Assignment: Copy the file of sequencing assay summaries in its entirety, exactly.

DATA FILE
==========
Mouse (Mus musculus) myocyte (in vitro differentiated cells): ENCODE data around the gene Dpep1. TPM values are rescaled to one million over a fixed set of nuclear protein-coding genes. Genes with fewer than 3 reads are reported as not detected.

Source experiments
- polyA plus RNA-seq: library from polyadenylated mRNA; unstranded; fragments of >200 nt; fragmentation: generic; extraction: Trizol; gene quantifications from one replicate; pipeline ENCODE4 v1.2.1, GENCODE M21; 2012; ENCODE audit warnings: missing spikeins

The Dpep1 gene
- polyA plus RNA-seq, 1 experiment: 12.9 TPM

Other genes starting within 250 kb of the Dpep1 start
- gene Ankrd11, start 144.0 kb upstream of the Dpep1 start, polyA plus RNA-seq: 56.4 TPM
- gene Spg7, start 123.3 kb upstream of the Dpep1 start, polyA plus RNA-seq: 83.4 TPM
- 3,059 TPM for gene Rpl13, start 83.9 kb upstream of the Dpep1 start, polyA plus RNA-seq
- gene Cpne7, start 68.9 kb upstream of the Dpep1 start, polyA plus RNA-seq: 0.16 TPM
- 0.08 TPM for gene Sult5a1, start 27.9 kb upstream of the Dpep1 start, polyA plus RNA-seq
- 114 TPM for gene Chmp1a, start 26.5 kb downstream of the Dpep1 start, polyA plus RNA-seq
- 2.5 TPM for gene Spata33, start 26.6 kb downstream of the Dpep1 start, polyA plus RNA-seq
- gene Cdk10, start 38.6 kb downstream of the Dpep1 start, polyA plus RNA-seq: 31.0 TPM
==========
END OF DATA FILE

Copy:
Mouse (Mus musculus) myocyte (in vitro differentiated cells): ENCODE data around the gene Dpep1. TPM values are rescaled to one million over a fixed set of nuclear protein-coding genes. Genes with fewer than 3 reads are reported as not detected.

Source experiments
- polyA plus RNA-seq: library from polyadenylated mRNA; unstranded; fragments of >200 nt; fragmentation: generic; extraction: Trizol; gene quantifications from one replicate; pipeline ENCODE4 v1.2.1, GENCODE M21; 2012; ENCODE audit warnings: missing spikeins

The Dpep1 gene
- polyA plus RNA-seq, 1 experiment: 12.9 TPM

Other genes starting within 250 kb of the Dpep1 start
- gene Ankrd11, start 144.0 kb upstream of the Dpep1 start, polyA plus RNA-seq: 56.4 TPM
- gene Spg7, start 123.3 kb upstream of the Dpep1 start, polyA plus RNA-seq: 83.4 TPM
- 3,059 TPM for gene Rpl13, start 83.9 kb upstream of the Dpep1 start, polyA plus RNA-seq
- gene Cpne7, start 68.9 kb upstream of the Dpep1 start, polyA plus RNA-seq: 0.16 TPM
- 0.08 TPM for gene Sult5a1, start 27.9 kb upstream of the Dpep1 start, polyA plus RNA-seq
- 114 TPM for gene Chmp1a, start 26.5 kb downstream of the Dpep1 start, polyA plus RNA-seq
- 2.5 TPM for gene Spata33, start 26.6 kb downstream of the Dpep1 start, polyA plus RNA-seq
- gene Cdk10, start 38.6 kb downstream of the Dpep1 start, polyA plus RNA-seq: 31.0 TPM